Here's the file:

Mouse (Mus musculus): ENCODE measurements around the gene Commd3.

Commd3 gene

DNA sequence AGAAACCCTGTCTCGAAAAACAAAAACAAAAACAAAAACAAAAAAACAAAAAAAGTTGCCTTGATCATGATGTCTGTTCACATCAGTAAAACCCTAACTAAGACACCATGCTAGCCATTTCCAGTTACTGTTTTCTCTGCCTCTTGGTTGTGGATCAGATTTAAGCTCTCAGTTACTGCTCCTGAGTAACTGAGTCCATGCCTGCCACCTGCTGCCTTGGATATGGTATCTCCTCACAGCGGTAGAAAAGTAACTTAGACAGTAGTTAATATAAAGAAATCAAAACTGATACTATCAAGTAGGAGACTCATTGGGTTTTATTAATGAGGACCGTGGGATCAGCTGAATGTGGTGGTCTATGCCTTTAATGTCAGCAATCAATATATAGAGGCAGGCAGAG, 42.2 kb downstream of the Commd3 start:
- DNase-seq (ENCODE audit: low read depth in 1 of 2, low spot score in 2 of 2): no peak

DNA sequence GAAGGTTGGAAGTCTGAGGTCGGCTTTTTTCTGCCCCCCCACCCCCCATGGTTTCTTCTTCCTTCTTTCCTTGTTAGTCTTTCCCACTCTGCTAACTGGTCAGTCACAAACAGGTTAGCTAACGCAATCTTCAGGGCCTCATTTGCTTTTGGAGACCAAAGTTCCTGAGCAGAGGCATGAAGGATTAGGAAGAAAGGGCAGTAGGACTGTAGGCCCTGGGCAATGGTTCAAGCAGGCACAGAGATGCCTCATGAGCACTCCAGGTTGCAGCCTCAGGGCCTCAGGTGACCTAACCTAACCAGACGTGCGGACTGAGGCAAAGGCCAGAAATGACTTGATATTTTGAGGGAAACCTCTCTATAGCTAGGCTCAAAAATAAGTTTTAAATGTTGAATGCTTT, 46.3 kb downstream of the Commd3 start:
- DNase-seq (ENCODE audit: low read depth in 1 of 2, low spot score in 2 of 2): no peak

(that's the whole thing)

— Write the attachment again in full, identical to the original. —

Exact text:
Mouse (Mus musculus): ENCODE measurements around the gene Commd3.

Commd3 gene

DNA sequence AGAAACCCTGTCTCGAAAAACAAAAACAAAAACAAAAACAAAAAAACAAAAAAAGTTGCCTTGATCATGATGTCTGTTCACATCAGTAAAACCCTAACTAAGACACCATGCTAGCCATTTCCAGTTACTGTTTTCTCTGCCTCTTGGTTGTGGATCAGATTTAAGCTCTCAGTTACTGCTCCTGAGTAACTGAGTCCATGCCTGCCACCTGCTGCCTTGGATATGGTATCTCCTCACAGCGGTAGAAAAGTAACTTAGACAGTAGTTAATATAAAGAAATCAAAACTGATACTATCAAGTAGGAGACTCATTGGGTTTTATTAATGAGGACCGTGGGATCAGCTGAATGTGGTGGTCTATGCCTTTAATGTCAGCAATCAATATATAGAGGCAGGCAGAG, 42.2 kb downstream of the Commd3 start:
- DNase-seq (ENCODE audit: low read depth in 1 of 2, low spot score in 2 of 2): no peak

DNA sequence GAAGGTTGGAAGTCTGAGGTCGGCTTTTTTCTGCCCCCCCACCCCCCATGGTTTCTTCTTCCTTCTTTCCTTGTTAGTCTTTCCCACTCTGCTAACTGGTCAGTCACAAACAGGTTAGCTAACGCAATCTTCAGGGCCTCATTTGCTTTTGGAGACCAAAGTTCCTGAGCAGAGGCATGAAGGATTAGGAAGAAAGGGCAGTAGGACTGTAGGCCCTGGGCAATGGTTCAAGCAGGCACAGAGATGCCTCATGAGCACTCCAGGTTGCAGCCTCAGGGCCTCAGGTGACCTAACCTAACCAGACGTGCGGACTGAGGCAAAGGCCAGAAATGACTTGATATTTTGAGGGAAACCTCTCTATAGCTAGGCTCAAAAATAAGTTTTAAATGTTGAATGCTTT, 46.3 kb downstream of the Commd3 start:
- DNase-seq (ENCODE audit: low read depth in 1 of 2, low spot score in 2 of 2): no peak